Marriage has a host of benefits. For the individual, marriage has been shown to be good for mental and physical health. For the family, marriage protects children from suffering through physical, mental, educational, and social problems. For society, marriage is cheaper, it reduces crime, and it’s better for the economy and for the planet.
Yet, many of us enter into marriage with a certain level of skepticism. Will your marriage last forever in a world where divorce seems to be becoming ever more rampant? Today, we’ll delve into the data before uncovering the one thing you should never do if you want to have a long and happy marriage.
The Decline of Divorce In America
The American Psychological Association states that while more than 90 percent of people in Western cultures marry by age 50, 40-50% of marriages in the United States end in divorce. For ensuing marriages (second marriages, etc.), the divorce rate is even higher. However, in more recent studies, researchers have discovered that the divorce rate–which peaked at approximately 40% in 1980–has, in fact, been in decline ever since.
Some interesting stats about divorce:
- According to Time.com, the 2015 rate of divorce was 16.9 per 1,000 married women age 15 or older. Showing a rate of decline, that figure was 17.6 in 2014 and peaked at nearly 23 per 1,000 in 1980.
- Data from the National Survey of Family Growth showed that 68%-70% of first marriages lasted, at least, a decade during the period between 2006 and 2010. (Though the likelihood that these couples would make it to their 20 year anniversary was 56% for men and 52% for women, much closer to the commonly referred to 50%.)
- Marriages that took place in the 90’s had a 75% probability of making it 15 years or more–up from 65% of marriages in the previous decade. Claire Cain Miller of the New York Times believes that “If current trends continue, nearly two-thirds of marriages will never involve a divorce, according to data from Justin Wolfers, a University of Michigan economist.”
- According to William Doherty, a marriage therapist and professor of family social science at University of Minnesota, “Two-thirds of divorces are initiated by women, so when you’re talking about changes in divorce rates, in many ways you’re talking about changes in women’s expectations.”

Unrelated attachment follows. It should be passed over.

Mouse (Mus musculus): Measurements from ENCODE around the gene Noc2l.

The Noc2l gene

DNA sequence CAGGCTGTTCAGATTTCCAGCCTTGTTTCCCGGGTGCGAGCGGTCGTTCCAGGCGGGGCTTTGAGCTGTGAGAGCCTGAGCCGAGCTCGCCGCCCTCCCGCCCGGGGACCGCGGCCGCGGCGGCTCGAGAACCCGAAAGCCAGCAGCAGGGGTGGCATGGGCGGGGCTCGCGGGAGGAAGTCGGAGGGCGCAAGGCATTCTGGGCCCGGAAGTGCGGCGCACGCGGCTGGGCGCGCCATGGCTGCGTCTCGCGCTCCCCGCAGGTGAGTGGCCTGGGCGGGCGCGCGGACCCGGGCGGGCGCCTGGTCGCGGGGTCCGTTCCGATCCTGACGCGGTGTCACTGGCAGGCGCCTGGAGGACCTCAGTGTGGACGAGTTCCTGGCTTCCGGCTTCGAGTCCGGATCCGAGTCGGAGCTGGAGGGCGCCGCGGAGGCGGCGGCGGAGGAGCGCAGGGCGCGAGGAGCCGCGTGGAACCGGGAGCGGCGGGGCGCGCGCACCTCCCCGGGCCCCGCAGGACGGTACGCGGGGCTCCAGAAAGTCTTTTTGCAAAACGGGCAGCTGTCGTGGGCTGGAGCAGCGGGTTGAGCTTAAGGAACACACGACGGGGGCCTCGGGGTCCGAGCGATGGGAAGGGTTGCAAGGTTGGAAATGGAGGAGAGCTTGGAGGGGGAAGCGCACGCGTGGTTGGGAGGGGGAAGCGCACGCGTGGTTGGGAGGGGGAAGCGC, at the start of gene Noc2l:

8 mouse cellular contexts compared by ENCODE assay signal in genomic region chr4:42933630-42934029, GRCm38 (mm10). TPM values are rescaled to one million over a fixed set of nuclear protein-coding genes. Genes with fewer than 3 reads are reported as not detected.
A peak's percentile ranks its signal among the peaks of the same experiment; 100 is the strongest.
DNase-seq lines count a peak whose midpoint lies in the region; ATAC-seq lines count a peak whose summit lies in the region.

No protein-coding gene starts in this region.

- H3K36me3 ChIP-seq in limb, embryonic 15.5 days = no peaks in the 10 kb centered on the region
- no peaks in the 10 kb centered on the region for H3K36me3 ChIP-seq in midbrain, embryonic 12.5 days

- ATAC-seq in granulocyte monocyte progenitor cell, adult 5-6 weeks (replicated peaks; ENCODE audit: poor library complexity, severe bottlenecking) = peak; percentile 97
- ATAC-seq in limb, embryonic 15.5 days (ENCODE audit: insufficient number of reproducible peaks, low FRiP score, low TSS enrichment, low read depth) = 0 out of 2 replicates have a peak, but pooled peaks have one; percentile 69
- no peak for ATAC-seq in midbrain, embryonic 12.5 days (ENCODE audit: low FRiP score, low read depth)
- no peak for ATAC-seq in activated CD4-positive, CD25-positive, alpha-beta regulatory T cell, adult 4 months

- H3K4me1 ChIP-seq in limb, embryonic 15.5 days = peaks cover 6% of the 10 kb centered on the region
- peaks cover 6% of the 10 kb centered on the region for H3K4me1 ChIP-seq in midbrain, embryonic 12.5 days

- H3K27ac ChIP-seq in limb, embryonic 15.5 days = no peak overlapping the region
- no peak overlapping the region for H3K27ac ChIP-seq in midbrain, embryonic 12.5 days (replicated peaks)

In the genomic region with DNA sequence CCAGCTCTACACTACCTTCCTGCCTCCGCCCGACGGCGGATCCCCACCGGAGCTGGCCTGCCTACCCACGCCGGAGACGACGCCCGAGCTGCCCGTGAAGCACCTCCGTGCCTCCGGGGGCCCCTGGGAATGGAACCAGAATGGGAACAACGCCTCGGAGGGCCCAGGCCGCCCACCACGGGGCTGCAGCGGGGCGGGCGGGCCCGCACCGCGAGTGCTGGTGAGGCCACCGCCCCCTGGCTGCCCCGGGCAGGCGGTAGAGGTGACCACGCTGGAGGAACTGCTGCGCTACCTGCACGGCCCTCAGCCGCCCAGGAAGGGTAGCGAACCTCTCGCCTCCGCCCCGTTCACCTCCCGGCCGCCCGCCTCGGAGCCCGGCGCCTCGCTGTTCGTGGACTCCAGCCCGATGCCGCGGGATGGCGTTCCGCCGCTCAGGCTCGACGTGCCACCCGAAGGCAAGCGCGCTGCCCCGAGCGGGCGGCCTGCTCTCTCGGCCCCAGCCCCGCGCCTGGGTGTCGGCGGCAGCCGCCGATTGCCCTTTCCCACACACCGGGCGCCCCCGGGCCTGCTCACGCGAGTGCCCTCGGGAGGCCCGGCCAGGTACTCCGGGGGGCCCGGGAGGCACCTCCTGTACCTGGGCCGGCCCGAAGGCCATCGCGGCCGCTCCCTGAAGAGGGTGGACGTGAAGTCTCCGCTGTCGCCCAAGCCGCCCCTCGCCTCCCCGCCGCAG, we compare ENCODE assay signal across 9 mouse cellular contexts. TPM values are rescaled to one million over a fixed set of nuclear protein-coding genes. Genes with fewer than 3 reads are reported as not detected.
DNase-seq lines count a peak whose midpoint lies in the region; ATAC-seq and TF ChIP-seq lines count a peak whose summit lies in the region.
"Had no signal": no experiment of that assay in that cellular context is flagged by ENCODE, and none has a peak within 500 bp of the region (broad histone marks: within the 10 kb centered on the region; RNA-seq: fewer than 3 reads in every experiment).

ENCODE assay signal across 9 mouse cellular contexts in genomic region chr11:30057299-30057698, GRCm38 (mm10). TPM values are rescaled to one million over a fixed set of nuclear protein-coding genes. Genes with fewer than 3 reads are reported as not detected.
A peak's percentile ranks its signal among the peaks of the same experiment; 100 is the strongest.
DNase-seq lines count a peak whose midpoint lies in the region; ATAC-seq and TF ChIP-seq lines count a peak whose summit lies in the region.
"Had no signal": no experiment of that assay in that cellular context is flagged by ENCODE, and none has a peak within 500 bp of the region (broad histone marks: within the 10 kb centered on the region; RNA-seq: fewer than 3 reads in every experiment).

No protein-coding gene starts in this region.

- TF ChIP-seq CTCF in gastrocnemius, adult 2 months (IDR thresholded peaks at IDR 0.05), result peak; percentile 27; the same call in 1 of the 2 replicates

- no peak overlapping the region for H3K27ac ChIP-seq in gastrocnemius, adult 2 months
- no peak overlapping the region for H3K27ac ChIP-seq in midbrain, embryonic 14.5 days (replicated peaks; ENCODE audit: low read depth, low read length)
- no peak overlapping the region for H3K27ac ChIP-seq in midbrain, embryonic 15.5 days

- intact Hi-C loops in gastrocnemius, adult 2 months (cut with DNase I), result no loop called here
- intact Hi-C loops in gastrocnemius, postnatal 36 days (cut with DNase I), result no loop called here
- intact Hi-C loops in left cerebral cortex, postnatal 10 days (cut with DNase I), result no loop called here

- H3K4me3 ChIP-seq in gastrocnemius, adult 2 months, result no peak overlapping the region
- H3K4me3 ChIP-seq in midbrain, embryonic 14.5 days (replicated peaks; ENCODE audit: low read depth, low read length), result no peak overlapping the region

- Divorce rates aren’t consistent across educational and socioeconomic lines. From data compiled across many studies, Psychology Today asserts that people with more income and more education have lower divorce rates.
Yet, even if you aren’t financially secure or well-educated, there is one thing you can avoid if you want to have a long and happy marriage. Regardless of your age, race, religion, income levels, or education, happy marriages showed mastery that can be strengthened with practice and intention.
The Love Lab
In 1986, Psychologist John Gottman began studying newlyweds with his colleague Robert Levenson at the University of Washington. “The Love Lab,” as it was called, used electrodes to measure the subject’s physiological response while asking the couples to speak about their relationships. Six years later, they were called back in the lab to record the temperature of their relationship.
From their findings, they concluded that couples could be divided into two groups: the masters and the disasters.
According to the Atlantic:
“The disasters looked calm during the interviews, but their physiology, measured by the electrodes, told a different story. Their heart rates were quick, their sweat glands were active, and their blood flow was fast…The problem was that the disasters showed all the signs of arousal-of being in fight-or-flight mode-in their relationships. Having a conversation sitting next to their spouse was, to their bodies, like facing off with a saber-toothed tiger. Even when they were talking about pleasant or mundane facets of their relationships, they were prepared to attack and be attacked. This sent their heart rates soaring and made them more aggressive toward each other…The masters, by contrast, showed low physiological arousal. They felt calm and connected together, which translated into warm and affectionate behavior, even when they fought. It’s not that the masters had, by default, a better physiological make-up than the disasters; it’s that masters had created a climate of trust and intimacy that made both of them more emotionally and thus physically comfortable.”
Read Part 2 of our happy marriage blog series to see what you need to do to be a master of your marriage!
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Published on Friday, May 4, 2018
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